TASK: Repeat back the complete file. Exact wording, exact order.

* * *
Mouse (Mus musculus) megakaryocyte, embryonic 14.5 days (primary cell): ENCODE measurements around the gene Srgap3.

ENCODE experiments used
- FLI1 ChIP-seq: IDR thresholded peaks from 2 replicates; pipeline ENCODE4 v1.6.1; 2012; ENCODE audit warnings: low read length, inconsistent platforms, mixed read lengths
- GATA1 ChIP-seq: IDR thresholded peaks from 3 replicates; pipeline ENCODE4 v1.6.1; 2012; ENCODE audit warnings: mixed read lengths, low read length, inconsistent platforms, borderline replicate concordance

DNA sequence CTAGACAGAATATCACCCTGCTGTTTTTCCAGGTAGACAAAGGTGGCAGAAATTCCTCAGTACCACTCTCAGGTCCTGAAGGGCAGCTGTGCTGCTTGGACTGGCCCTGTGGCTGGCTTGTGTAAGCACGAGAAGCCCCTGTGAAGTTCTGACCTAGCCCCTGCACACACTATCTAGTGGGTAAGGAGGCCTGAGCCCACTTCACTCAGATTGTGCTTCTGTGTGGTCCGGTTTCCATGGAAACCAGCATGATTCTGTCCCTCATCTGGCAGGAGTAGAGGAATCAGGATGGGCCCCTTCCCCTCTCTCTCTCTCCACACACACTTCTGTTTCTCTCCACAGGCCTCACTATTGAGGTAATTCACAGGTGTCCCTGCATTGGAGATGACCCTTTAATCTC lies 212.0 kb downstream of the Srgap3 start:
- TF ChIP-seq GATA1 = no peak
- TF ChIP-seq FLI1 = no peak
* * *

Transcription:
Mouse (Mus musculus) megakaryocyte, embryonic 14.5 days (primary cell): ENCODE measurements around the gene Srgap3.

ENCODE experiments used
- FLI1 ChIP-seq: IDR thresholded peaks from 2 replicates; pipeline ENCODE4 v1.6.1; 2012; ENCODE audit warnings: low read length, inconsistent platforms, mixed read lengths
- GATA1 ChIP-seq: IDR thresholded peaks from 3 replicates; pipeline ENCODE4 v1.6.1; 2012; ENCODE audit warnings: mixed read lengths, low read length, inconsistent platforms, borderline replicate concordance

DNA sequence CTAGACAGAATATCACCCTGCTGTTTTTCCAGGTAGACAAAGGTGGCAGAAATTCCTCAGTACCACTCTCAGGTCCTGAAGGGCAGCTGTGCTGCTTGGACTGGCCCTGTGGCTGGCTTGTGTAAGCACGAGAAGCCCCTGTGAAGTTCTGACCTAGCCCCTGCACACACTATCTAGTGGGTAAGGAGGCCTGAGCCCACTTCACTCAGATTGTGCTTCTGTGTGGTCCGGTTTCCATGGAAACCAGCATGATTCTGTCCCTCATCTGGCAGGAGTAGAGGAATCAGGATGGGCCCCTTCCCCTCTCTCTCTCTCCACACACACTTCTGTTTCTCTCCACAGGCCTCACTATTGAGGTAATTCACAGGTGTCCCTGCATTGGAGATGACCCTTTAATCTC lies 212.0 kb downstream of the Srgap3 start:
- TF ChIP-seq GATA1 = no peak
- TF ChIP-seq FLI1 = no peak